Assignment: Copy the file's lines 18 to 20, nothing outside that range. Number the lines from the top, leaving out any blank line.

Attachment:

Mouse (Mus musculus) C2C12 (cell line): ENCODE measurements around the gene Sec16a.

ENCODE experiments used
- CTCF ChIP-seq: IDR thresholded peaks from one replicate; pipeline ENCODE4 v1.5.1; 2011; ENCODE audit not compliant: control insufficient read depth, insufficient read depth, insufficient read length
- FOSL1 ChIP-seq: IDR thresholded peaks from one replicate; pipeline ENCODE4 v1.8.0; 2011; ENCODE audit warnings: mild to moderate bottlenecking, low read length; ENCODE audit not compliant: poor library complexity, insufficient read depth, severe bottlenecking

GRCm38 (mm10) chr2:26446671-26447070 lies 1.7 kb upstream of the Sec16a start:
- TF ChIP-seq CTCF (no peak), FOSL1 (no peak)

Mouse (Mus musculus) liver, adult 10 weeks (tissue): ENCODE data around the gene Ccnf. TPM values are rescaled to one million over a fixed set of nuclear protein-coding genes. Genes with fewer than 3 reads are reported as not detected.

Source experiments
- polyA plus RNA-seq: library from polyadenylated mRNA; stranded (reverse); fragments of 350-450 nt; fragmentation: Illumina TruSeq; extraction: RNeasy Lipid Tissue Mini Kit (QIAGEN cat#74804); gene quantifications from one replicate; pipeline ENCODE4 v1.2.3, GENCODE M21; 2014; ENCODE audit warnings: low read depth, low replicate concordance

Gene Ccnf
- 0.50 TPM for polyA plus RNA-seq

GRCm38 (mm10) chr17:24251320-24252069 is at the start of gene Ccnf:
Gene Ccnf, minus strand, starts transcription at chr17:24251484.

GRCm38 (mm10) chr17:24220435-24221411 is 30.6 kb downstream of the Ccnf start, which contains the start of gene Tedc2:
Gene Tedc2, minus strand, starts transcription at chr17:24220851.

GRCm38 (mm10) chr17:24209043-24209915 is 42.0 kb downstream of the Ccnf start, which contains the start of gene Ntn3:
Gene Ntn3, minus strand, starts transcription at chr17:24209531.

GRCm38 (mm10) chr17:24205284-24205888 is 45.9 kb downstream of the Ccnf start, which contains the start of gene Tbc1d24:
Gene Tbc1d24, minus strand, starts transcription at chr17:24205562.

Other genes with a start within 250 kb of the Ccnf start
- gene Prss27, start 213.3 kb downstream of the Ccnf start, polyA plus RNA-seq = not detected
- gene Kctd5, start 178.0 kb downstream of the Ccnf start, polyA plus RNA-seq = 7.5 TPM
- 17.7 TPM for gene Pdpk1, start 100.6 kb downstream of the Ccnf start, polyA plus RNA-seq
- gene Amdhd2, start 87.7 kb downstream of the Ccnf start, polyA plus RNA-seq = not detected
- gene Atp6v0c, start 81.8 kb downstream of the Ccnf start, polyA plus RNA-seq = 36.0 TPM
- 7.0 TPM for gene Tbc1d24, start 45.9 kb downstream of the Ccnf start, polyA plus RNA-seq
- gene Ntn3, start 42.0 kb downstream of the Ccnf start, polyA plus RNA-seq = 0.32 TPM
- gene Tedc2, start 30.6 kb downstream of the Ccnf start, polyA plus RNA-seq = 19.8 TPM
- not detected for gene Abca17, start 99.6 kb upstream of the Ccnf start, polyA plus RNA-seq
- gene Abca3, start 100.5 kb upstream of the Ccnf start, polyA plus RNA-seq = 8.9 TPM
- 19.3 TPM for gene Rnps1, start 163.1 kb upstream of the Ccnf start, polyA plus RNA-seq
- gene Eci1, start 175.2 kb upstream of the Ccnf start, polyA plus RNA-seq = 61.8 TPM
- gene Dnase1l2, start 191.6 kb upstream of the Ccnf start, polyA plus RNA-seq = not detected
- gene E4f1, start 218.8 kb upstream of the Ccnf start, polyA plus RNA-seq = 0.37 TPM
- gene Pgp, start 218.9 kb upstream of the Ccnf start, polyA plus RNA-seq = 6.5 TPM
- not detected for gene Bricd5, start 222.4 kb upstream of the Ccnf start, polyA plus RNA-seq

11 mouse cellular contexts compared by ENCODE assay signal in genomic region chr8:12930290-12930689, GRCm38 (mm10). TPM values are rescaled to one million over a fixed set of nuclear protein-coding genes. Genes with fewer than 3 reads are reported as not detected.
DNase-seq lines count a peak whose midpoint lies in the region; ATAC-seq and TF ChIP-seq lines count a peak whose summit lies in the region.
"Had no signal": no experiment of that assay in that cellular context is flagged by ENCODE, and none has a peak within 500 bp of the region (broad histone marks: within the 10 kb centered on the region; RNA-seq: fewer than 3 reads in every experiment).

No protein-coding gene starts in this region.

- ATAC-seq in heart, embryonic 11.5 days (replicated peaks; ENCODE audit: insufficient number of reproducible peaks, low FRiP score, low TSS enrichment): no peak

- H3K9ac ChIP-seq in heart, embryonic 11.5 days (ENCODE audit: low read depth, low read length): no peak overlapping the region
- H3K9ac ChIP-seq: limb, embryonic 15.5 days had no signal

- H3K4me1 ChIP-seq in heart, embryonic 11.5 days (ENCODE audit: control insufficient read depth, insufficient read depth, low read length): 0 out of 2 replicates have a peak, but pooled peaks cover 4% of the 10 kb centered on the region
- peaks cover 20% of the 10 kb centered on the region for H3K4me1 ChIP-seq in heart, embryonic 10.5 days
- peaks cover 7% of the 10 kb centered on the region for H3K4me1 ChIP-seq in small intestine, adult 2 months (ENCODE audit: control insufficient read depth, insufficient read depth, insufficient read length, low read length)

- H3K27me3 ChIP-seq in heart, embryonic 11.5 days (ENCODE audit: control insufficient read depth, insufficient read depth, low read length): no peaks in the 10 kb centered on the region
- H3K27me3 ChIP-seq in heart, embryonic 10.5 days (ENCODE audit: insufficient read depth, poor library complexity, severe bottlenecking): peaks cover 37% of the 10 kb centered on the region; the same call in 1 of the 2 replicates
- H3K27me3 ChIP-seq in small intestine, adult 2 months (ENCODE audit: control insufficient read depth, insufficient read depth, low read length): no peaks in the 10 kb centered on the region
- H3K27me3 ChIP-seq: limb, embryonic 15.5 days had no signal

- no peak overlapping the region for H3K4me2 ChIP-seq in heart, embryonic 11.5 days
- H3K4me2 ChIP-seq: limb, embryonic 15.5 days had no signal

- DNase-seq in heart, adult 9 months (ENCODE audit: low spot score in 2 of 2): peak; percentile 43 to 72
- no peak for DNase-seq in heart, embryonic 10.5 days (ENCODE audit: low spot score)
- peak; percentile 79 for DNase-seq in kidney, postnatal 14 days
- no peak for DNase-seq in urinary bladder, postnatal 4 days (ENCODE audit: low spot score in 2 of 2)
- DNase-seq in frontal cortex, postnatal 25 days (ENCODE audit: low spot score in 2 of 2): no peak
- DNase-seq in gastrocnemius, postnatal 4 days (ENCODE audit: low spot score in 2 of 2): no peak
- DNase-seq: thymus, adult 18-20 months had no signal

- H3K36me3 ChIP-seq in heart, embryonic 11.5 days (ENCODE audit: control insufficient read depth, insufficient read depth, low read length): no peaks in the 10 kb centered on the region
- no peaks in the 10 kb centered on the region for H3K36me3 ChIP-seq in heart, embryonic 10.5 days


GRCm38 (mm10) chr17:24205284-24205888 is 45.9 kb downstream of the Ccnf start, which contains the start of gene Tbc1d24:
Gene Tbc1d24, minus strand, starts transcription at chr17:24205562.

Other genes with a start within 250 kb of the Ccnf start